I haven’t posted mugshots here on the Front Page for many years now. I don’t recall the exact date but I remember it being an intentional decision.
More recently, major newsrooms around the country have also started to question the practice. I can’t speak for anyone else, but my reason for not posting these arrestee photos was because it just didn’t feel right. People sometimes make bad decisions, or they’re in a bad place in life and they get caught up in bad stuff. I don’t want to be a part of a culture that kicks people when they’re down or that wishes harm on someone because of a bad decision they made — especially when they’ve been caught by a system that is set up to prey on poor people, those who live on the streets, and people with dark-colored skin.
Why am I sharing this now? Because of an email I received on Saturday.
“Hi, my name is Jolene (not her real name) and I would like to request that one of your articles be taken down,” it read. “When my name is Googled,” she continued, “your article with the mugshot come up immediately. It is a painful and ugly reminder of a life I have worked hard to come back from.”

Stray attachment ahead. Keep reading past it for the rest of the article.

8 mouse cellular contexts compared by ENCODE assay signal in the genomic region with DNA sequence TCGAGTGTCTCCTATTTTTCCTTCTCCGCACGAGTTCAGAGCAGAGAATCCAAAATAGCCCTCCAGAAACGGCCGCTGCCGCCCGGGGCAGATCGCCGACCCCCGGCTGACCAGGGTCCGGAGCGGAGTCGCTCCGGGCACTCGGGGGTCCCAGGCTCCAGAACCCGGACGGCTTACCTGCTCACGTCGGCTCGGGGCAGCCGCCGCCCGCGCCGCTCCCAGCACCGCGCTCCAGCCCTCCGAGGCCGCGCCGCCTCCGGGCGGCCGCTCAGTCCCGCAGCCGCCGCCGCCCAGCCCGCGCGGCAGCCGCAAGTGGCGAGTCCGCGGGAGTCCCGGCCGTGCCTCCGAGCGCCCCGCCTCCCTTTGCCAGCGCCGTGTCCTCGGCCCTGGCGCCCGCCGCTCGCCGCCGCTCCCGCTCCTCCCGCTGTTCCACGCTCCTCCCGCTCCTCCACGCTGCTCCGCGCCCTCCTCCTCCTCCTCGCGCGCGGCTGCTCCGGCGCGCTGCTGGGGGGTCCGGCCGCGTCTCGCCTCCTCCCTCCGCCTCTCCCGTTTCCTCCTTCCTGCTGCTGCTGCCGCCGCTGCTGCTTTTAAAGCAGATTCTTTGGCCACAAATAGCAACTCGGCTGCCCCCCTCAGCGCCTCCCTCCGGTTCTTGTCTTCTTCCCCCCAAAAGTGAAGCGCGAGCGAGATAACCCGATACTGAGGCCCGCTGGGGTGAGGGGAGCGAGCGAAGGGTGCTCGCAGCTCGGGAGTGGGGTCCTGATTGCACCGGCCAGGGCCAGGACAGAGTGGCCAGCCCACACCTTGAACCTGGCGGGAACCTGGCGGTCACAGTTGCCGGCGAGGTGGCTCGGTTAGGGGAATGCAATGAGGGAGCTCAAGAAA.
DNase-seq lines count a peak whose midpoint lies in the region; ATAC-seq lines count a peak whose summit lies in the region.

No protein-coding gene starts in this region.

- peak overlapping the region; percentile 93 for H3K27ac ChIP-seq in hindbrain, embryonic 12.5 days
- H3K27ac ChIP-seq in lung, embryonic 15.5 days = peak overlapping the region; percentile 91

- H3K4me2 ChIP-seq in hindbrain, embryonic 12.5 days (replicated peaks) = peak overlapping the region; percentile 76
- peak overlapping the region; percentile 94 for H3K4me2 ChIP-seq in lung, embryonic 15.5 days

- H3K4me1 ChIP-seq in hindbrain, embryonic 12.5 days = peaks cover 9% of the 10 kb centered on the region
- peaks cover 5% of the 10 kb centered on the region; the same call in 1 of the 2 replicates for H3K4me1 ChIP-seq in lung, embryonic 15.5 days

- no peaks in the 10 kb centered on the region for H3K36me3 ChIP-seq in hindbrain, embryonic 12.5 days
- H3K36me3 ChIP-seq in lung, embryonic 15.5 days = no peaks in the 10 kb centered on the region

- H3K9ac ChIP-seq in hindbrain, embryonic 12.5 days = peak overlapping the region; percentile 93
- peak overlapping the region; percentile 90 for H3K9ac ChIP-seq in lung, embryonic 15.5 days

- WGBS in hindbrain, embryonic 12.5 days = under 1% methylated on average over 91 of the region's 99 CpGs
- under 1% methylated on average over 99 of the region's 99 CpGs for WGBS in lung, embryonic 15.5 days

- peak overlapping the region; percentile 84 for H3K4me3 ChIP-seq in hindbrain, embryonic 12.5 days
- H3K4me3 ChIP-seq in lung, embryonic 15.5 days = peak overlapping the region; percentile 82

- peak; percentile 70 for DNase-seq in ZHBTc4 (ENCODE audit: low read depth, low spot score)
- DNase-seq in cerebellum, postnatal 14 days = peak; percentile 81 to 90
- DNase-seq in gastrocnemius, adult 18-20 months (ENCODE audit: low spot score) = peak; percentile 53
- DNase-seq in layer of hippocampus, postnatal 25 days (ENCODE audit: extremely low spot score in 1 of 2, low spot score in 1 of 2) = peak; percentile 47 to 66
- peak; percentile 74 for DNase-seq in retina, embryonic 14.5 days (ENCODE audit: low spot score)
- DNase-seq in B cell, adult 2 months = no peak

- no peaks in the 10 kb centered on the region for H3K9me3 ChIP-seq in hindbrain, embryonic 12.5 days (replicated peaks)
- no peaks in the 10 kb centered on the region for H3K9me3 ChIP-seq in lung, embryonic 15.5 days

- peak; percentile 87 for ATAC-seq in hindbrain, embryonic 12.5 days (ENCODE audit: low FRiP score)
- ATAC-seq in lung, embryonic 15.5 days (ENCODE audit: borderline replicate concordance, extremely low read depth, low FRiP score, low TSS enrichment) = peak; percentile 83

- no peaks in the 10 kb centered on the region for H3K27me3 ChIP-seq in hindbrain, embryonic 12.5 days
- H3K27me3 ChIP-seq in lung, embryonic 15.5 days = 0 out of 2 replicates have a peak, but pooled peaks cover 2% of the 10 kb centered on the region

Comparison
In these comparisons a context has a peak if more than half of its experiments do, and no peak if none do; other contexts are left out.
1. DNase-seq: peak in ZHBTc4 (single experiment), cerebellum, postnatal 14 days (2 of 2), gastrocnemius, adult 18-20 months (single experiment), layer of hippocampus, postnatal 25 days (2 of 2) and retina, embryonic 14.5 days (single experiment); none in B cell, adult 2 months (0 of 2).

She went on:
“In 2012, I was in the lowest point in my life. I had fallen from a really good and stable life in to a life of drugs, addiction, and peril. I have since paid all restitution, as well as served time in jail, and graduated rehab. My life turned back to the one I was supposed to have! I climbed out of addiction and in to a productive life that I am proud of. I have a family now and started our own business that employs many people. I am very proud of what I have become.”
I didn’t even think twice. I was happy to edit the story. I was also glad to hear how Jolene had turned her life around. Stories like hers are important to keep in mind as we deal with crime and policing issues.
Coincidentally about one month ago I reached out to a source at the Portland Police Bureau about this exact issue. I asked if they’d consider no longer sharing mugshots in online postings of minor crimes. They were open to the idea but unwilling at the moment. They said it’s a public safety issue and the community needs to know these faces. I can see the PPB perspective, but BikePortland isn’t the police.
As with all my editorial policies, I reserve the right to change as my views evolve and to consider each situation on a case-by-case basis. If you have any feedback, I’m happy to hear it. I’ll extend the same open mind to you that I extended to Jolene.
— Jonathan Maus: (503) 706-8804, @jonathan_maus on Twitter and firstname.lastname@example.org
— Get our headlines delivered to your inbox.
— Support this independent community media outlet with a one-time contribution or monthly subscription.